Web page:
Mercury's surface in "enhanced color," a color scheme created to emphasize color differences. This is not what Mercury would look like to the human eye, but by applying mathematical analysis to images, color differences can be accentuated beyond those visible to a person.
Mount Rushmore National Memorial under construction.
The workers had to endure conditions that varied from blazing hot to bitterly cold and windy. Each day they climbed 700 stairs to the top of the mountain to punch-in on the time clock. Then 3/8 inch thick steel cables lowered them over the front of the 500-foot face of the mountain in a "bosun chair." Despite the dangers, no one was killed during the project.
Otters in Glacier Bay National Park and Preserve, Alaska.
The sea otter population of Glacier Bay has increased dramatically in the past 20 years. Ecologists consider sea otters a keystone species here. Otters consume vast quantities of clams, urchins, crabs, and other invertebrates and their presence creates ripples through the ecosystem. NPS photo.
Every day someone like you becomes a wildland wildfire fighter, a teacher, a trail-builder, a museum curator, or a park ranger. Discover your opportunities in national parks. Come to play. Come to learn. Come to serve. Develop your environmental leadership skills. Find a job. Be the next generation to preserve and protect these great places.
With more than 80% of Americans living in urban areas, urban parks are more important than ever. The father of American landscape architecture, Frederick Law Olmsted, said of urban parks:
It is one great purpose of the Park to supply to the hundreds of thousands of tired workers, who have no opportunity to spend their summers in the country, a specimen of God's handiwork that shall be to them, inexpensively, what a month or two in the White Mountains or the Adirondacks is, at great cost, to those in easier circumstances.
Salazar Announces $43 Million for Nevada and Lake Tahoe Restoration, Conservation and Recreation Projects
WASHINGTON, DC -- Secretary of the Interior Ken Salazar today announced that Interior will commit more than $43.1 million for a variety of conservation and recreation improvement projects throughout Nevada and Lake Tahoe.
The funding is a result of the Southern Nevada Public Land Management Act (SNPLMA), which uses proceeds from sales of federal land in Clark County, Nevada, to fund environmental restoration, conservation and public recreational projects throughout the state.
“Nevada's natural beauty and unique landscapes are economic engines for the state, and these funds will not only help restore and enhance these special areas for future generations, but the projects will create jobs and provide vital resources to hard hit communities for the benefit of all who live in and visit the state,” said Secretary Salazar.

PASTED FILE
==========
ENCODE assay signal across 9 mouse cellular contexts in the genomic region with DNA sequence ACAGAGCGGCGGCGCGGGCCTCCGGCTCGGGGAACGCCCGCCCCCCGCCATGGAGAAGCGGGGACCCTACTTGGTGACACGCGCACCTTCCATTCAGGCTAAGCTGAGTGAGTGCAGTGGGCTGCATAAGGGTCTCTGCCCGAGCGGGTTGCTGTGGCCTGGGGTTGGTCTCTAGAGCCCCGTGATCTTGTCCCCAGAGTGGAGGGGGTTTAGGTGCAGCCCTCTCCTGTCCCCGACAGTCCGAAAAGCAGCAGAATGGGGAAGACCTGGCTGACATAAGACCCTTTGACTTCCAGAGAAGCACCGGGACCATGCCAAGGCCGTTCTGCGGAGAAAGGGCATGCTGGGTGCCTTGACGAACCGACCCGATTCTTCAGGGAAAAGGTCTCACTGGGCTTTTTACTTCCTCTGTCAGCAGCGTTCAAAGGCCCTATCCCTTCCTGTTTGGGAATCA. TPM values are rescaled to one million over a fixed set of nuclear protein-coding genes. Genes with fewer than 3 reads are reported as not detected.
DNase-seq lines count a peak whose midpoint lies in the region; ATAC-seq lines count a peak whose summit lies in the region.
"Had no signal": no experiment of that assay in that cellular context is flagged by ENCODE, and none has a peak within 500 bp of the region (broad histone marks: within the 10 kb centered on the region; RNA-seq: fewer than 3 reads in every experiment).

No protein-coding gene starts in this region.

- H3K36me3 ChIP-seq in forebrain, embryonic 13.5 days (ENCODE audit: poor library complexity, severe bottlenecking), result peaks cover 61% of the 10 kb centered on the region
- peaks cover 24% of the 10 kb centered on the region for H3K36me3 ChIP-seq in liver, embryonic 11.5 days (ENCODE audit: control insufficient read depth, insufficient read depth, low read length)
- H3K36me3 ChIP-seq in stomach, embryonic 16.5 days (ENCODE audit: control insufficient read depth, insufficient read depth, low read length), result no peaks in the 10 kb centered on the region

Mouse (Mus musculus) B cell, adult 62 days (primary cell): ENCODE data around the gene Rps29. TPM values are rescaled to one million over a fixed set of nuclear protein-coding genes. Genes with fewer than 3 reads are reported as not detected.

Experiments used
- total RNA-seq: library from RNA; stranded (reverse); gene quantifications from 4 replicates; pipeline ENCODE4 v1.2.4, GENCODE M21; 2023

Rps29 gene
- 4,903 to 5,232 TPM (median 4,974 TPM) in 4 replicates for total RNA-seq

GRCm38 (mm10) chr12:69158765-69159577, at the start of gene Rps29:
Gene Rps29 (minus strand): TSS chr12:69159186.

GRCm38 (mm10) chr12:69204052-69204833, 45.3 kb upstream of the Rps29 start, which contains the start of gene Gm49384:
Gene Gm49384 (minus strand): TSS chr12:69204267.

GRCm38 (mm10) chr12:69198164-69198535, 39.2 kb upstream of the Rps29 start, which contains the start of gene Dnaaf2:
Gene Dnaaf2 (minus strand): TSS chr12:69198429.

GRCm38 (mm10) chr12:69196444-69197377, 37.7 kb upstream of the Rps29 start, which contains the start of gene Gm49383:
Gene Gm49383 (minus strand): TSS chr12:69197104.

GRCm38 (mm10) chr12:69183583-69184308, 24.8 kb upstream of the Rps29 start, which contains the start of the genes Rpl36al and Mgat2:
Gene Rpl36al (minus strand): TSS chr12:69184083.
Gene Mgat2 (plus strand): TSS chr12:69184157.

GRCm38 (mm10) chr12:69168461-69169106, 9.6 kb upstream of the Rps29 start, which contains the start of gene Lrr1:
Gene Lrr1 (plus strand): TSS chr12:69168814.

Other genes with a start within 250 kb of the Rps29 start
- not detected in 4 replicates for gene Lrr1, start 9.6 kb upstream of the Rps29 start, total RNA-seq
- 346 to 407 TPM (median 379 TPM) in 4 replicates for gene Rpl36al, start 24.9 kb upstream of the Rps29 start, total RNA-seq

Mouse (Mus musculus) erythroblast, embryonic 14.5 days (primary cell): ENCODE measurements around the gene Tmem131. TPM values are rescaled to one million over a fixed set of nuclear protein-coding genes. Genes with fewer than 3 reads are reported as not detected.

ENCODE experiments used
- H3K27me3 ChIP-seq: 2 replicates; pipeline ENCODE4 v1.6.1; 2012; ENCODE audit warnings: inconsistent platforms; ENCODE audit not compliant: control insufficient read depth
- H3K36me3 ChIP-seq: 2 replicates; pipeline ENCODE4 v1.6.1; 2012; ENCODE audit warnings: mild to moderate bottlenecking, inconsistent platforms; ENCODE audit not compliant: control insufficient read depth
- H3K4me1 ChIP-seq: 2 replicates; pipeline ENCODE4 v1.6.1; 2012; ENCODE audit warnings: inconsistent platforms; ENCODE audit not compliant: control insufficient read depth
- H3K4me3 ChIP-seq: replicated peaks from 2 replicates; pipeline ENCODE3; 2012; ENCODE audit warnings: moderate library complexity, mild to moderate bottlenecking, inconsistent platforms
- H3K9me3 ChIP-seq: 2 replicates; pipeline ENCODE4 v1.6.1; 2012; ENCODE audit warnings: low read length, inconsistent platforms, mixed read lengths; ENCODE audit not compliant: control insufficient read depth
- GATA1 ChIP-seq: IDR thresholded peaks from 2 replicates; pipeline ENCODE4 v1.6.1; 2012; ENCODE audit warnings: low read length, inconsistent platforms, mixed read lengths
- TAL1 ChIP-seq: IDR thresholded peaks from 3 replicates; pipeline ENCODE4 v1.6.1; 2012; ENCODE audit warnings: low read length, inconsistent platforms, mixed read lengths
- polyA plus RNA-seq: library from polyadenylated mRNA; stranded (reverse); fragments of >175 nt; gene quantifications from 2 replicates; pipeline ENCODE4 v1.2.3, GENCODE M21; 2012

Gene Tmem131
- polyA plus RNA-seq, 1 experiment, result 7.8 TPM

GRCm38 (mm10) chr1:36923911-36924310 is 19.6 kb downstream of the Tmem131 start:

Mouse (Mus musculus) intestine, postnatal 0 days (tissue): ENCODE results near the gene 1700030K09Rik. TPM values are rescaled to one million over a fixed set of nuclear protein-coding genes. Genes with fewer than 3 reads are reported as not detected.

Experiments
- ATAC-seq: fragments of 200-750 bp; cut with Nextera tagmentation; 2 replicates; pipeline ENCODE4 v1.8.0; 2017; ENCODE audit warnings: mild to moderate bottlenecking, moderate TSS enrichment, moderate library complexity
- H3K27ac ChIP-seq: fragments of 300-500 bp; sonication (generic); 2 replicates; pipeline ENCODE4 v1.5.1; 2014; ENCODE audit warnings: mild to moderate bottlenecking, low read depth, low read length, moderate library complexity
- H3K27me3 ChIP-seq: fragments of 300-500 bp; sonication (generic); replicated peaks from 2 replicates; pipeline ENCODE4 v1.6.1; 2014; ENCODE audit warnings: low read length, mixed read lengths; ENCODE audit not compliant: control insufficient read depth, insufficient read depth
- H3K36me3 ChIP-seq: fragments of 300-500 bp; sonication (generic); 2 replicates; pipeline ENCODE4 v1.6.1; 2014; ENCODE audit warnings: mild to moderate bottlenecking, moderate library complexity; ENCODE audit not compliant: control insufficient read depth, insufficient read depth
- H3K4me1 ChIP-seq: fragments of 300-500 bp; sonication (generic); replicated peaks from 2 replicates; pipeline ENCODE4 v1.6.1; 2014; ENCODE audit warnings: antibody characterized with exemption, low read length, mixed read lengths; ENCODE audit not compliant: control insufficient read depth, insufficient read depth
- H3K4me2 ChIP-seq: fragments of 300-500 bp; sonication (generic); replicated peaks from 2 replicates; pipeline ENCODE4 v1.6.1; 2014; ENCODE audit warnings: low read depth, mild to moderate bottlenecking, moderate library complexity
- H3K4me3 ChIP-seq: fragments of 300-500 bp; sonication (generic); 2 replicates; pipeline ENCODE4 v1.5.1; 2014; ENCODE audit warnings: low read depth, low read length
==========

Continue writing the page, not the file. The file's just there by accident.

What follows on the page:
“The BLM is committed to ensuring that the American people benefit from their public lands,” said Bureau of Land Management Director Bob Abbey, who oversees the public land sales. “The BLM values its strategic partnership with the State of Nevada and we are committed to ensuring that our public lands continue to play a central role in the economy of the state and in the lives of its citizens. The projects funded by this program are especially critical during these tough economic times.”
The Round 12 projects will generate more than 645 permanent full-time jobs over nine years, including 125 jobs by the end of 2012.
Funding approved in Round 12 expenditures under the Act includes more than $7.5 million for projects throughout Nevada in the following categories:
Parks, Trails & Natural Areas - $1,319,222
Capital Improvements - $1,109,275
Conservation Initiatives - $1,641,671
Environmentally Sensitive Land Acquisitions - $877,600
Hazardous Fuels Reduction and Wildfire Prevention - $1,496,600
The Round 12 package also includes the Department of the Interior's final obligations under the SNPLMA legislation -- $34,139,397 for Lake Tahoe Restoration Projects; as well as $1.5 million in a special account reserve for emergency or unexpected project expenditures.
The Department has contributed more than $2.6 billion to key restoration projects throughout Nevada, including more than $300 million for Lake Tahoe Basin restoration since passage of the Act in 1998, which completes the Federal share of the Lake Tahoe Environmental Improvement Program. This $300 million, in conjunction with local, state and private donations, has resulted in more than $1 billion to restore Lake Tahoe's water clarity and critical natural resources, and enhance public safety through the implementation of hazardous fuels reduction projects to protect lives and property throughout the Lake Tahoe Basin.